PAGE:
Friday, 20 February 2009



RedNova News
May 28, 2005

COMMON chemicals found in thousands of household products can harm the development of unborn baby boys, it was revealed yesterday.

Scientists warned that ' phthalates' used to make soaps, makeup, plastics and a host of other everyday items can disrupt the development of male babies' reproductive organs.

Experts said the finding raises questions about whether they may be linked to increasing rates of male reproductive disorders, including cancer.

It highlights growing scientific concern about the chemicals, known as hormone disruptors or EDCs endocrine-disrupting chemicals.

High levels of exposure have been linked to reproductive abnormalities so called gender bending and population declines in some species of birds, fish, reptiles and amphibians.

But there is even more alarm about the potential harm caused by chronic, low-level exposure to EDCs starting in the womb.

Phthalates are used in the manufacture of toys, medical equipment and paints, as well as hair sprays, deodorants and cosmetics. They have a variety of uses, including giving cosmetics colour and making plastics pliable.

In the latest study, researchers found women with higher levels of phthalate breakdown chemicals, or metabolites, in their urine were more likely to give birth to baby boys with undescended or small testicles, and small penises.

Significantly, they found the metabolite concentrations in the women needed were not exceptionally high.

The researchers from centres across the U.S., led by Professor Shanna Swan from the University of Rochester in New York, looked at the reproductive organs of 134 boys, aged two to 30 months. They also measured the levels of nine widely used phthalates in the urine of their mothers.

The boys who were exposed to higher levels of metabolites had differences in the development of their genitals which were similar to the 'feminisation' seen in animals exposed to the chemicals.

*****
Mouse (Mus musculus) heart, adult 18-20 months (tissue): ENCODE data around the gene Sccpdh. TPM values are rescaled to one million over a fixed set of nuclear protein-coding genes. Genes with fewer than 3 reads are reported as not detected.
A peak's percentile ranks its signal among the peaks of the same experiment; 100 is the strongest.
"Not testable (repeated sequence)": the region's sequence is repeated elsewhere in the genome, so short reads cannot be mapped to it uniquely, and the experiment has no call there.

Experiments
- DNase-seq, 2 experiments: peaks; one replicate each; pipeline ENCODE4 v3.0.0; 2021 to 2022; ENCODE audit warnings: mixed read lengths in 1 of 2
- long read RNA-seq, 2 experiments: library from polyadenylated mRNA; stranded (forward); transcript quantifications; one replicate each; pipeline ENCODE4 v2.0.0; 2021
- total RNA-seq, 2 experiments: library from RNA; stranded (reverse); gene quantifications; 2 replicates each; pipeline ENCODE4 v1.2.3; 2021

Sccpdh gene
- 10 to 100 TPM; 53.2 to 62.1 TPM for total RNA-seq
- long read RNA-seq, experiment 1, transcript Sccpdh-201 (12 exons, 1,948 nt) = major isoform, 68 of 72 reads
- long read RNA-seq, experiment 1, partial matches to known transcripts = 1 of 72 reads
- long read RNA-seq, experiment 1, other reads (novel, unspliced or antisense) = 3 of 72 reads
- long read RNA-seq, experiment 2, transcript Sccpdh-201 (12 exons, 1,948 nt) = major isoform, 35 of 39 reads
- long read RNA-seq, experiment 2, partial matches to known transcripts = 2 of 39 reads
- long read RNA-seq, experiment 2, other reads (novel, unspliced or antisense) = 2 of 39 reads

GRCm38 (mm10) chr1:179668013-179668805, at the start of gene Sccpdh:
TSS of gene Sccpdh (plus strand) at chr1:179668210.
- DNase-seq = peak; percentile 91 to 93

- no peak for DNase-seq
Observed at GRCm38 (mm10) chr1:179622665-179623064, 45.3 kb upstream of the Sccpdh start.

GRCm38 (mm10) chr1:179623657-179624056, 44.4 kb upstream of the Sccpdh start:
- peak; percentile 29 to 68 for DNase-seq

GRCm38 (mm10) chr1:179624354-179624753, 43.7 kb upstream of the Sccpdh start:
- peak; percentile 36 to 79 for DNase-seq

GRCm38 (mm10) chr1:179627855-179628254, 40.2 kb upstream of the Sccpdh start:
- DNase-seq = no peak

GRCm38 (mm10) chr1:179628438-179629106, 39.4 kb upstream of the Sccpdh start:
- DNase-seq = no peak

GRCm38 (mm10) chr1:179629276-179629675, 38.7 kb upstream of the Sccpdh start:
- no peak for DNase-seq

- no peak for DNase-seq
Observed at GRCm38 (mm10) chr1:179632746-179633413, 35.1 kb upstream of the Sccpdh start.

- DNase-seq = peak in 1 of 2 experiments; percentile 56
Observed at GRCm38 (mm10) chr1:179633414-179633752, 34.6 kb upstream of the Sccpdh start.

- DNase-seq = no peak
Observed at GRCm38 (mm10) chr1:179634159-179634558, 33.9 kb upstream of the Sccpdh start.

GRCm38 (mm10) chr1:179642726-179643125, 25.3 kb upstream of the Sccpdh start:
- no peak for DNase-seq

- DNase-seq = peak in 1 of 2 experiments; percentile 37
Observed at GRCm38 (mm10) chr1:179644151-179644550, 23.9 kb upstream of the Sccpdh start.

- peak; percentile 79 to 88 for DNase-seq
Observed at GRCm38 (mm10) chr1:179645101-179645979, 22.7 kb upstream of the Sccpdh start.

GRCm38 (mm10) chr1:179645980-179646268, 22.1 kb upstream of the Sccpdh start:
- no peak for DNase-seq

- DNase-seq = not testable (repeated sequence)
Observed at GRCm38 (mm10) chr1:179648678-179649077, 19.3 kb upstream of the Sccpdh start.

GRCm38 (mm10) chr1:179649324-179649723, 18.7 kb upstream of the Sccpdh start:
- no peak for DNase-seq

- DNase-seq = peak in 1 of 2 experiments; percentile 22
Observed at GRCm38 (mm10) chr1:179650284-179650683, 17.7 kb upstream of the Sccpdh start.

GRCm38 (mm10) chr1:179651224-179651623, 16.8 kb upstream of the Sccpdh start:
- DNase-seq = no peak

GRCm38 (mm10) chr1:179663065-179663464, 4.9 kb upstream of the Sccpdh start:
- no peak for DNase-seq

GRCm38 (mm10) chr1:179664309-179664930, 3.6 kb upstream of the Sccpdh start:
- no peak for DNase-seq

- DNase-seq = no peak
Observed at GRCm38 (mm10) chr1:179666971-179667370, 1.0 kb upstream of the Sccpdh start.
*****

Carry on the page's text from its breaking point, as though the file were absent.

Dr Swan said: 'We were able to show, even with our relatively small sample, that exposed boys were likely to display a cluster of genital changes.' He said the challenge was to isolate what kinds of products are most to blame, including the role played by plastics used to package food which might transfer the chemical agents.

He said: 'It's going to take a while to work out which of these sources is most relevant to human exposure.' Reproductive biology expert Professor Frederick vom Saal, from the University of Missouri- Columbia, said the chemical effects would lead to a 'global change' in the development of a male baby.

He said: 'Every aspect of male identity is altered when you see this in male animals.' He said levels of aggression, parenting behaviour and even learning speeds were affected.

The study, due to be presented at the Endocrine Disrupting Chemicals Forum in San Diego next week, adds to mounting evidence about increasing rates of male reproductive disorders.

Levels of testicular cancer have increased alarmingly across Europe, along with a fall in sperm counts, declining sperm quality and increasing fertility problems among couples trying to start a family.

Earlier this month a study found a higher than expected number of baby boys being born with undescended testicles in Lithuania could be due to environmental factors.

The conservation group WWF, said the 'startling' findings-from the new study showed the need for tougher control of gender bender chemicals.

Gwynne Lyons, toxics adviser to WWF UK, said: 'Regulation of the chemicals industry is woefully inadequate, and something needs to be done about this immediately.

'Right now, the Government is looking at how the regulation of hormone-disrupting chemicals could be made more effective under EU law.

'It remains to be seen whether the UK Government has got the guts to stand up to industry lobbying. If they don't, wildlife and baby boys will be the losers.'


Phthalates are used in a wide variety of products including:

Air fresheners

Baby toys (plastic)


Beach balls

Bubble bath

Cleaning agents

Coatings for tablets




DVD players

Electrical cables

Garden hoses

Hair gels and mousse



Insect repellent


Mobile phones


Nail polish



Plastic raincoats

Portable music players

PVC flooring


Shaving foam

Shower curtains

Soap Sunscreens



Vinyl blinds

Wallpaper (PVC)

Washing-up liquid

Wellington boots


Phthalates have been used since the 1930s to make plastics softer and more flexible

In fragrances they help smells last longer and can mask chemical odours Phthalates are not firmly bound into products and have found their way into the environment including remote marine locations They can be absorbed through the skin, inhaled or ingested in food

Phthalates damaged the liver and reproductive system in tests on animals

Source: Daily Mail; London (UK)

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